The tomato plant is like a seven-story city hewn from the rock of the desert. It weeps. It volunteered. I hate tomatoes and the way the plant smells but it is alive so I let it be. And so it towers haggard over other better December vegetables, its top blacked by the first frost despite my bed sheet. Either nobody wants me or they want me to save them and believe I can. This seems to be history. Or math: mantissa, L. makeweight, part of an algorithm of little or no importance. Sad. It works that way. They get me to pull myself up like a weed via my wish to be loved. Undone, I volunteer. I'm forced like the bulbs on stones in a bowl in the middle of some vast and cold expanse of perfect polished dining room table, gloss and winter in the kind of house I’ll never live in and no kin, no kind of house will I ever own, who turns on the water heater only when I want a bath which is seldom since in the kitchen where I live when not asleep it is 58 degrees which is what I can afford so I have to move again when I don’t have any more roots to lose and am blackened too by Just What Happens. If only a horse would come to my door. Warm body, wet nose, white breath curved against my face in wet night air, I would climb its seven-story back and press my face into its coarse horse-smell mane and holding on be-with forever, all over the earth, in its green places until a car hit us or old age or a broken leg at the cottonwood fallen by the stream where not the speckled trout cold and deep nor the shadow that startled it into sleeking but the wolf that cast the shadow scared this horse and me and then I would love this wolf as I could never love a car and lie on the ground and believe the ground volunteered itself for me and I would love the smell of the earth in my belief the scratch of grass pressed hard to my face in my belief and abide, remain, stay forever inside my body in my belief where I fell to earth a refugee from a seven-story life I could not make green a volunteer myself for its stone, its sand, or ruin.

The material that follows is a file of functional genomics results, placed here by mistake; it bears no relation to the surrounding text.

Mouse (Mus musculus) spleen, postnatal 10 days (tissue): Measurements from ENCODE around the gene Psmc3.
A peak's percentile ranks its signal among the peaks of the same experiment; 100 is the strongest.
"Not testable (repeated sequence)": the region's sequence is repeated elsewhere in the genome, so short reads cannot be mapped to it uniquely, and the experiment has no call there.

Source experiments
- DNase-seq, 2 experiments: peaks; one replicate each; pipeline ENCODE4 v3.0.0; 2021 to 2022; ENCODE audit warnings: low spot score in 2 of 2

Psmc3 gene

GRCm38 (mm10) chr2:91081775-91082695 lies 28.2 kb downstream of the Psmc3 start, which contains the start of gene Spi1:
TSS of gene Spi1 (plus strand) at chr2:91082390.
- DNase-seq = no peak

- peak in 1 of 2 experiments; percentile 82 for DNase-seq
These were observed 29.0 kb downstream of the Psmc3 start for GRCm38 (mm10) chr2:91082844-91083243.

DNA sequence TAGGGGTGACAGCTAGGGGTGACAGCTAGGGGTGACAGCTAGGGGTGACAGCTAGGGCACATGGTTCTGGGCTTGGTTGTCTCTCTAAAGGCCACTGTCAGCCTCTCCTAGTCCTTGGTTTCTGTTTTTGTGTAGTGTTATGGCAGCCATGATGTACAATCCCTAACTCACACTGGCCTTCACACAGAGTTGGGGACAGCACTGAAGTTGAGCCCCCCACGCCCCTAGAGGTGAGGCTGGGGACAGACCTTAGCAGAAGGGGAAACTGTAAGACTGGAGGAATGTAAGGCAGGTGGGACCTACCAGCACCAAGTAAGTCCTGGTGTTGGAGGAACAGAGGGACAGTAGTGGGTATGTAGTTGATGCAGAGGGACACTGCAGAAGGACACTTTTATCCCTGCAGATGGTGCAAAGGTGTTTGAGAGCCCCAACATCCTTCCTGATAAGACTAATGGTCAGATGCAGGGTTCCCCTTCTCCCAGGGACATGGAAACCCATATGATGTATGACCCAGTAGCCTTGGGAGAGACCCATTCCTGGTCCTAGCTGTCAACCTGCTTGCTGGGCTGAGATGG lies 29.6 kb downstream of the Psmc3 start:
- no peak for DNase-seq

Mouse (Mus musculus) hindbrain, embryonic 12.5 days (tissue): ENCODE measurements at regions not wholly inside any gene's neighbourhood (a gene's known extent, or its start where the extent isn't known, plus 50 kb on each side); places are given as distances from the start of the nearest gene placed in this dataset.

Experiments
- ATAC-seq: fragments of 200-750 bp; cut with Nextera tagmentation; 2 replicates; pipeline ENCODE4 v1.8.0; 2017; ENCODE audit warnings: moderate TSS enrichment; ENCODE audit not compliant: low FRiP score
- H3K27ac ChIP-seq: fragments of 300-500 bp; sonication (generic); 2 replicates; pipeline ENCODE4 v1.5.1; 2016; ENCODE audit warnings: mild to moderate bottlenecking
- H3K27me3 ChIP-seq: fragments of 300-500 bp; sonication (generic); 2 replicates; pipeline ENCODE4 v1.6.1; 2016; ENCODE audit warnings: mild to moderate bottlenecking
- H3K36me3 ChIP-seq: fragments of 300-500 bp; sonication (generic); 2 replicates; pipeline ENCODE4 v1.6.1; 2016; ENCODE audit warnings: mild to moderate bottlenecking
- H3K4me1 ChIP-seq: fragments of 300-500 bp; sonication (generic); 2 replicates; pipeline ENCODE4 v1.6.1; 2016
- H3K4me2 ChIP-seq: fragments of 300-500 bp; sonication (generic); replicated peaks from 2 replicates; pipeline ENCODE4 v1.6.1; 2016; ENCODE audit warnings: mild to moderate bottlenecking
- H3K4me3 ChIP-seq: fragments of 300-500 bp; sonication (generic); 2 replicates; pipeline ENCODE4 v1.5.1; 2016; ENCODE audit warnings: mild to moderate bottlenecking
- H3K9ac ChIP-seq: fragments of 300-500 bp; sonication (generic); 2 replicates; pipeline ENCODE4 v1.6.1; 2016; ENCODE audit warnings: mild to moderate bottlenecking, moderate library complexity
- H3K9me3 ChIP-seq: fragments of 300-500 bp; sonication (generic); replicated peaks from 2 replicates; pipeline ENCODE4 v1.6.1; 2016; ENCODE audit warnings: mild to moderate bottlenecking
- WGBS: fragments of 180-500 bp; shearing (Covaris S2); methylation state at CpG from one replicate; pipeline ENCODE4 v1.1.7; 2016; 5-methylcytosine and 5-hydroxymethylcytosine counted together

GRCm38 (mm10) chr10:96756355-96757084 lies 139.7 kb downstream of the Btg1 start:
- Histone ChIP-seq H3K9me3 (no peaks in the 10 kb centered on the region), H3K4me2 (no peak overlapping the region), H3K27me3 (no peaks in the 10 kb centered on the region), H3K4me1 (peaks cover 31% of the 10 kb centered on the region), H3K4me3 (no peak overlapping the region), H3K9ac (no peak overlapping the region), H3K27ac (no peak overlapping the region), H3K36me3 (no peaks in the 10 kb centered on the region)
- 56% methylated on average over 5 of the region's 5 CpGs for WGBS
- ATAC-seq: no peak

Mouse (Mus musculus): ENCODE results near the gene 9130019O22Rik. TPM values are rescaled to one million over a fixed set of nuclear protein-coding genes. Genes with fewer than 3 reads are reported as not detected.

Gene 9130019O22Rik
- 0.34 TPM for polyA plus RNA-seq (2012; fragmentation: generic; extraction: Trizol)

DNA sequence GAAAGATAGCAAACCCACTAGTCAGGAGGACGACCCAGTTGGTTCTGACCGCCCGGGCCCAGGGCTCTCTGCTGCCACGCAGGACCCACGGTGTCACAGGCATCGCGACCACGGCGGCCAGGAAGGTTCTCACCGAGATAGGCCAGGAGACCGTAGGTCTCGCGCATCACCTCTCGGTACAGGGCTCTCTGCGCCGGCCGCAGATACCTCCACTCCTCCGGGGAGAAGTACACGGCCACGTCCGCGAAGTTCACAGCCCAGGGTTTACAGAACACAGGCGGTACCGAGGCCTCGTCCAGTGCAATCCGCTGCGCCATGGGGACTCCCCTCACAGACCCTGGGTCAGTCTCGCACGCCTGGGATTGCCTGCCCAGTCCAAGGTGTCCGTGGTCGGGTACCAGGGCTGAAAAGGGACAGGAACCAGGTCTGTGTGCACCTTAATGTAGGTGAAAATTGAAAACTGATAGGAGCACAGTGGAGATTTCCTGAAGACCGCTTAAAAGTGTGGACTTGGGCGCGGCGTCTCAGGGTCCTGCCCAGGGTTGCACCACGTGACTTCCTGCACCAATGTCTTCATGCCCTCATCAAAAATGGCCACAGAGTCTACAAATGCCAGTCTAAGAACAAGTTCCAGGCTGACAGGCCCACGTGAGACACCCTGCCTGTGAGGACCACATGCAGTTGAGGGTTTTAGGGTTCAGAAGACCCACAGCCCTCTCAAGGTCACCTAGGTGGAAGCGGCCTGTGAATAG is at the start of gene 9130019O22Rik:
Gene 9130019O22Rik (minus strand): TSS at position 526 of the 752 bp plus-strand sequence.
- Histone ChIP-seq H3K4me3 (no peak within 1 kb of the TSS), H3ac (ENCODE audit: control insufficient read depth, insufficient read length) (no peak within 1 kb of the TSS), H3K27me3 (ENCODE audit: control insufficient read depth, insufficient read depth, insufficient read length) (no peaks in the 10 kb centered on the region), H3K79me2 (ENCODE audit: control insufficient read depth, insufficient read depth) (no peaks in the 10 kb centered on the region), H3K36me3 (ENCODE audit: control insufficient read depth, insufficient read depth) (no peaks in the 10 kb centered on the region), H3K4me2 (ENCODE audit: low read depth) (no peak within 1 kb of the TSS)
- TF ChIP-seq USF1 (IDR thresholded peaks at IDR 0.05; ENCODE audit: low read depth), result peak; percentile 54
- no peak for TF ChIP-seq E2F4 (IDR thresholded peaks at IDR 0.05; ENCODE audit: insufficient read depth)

First published in The Journal. Copyright © 2009 by Liz Waldner. Used by permission of the author. All rights reserved.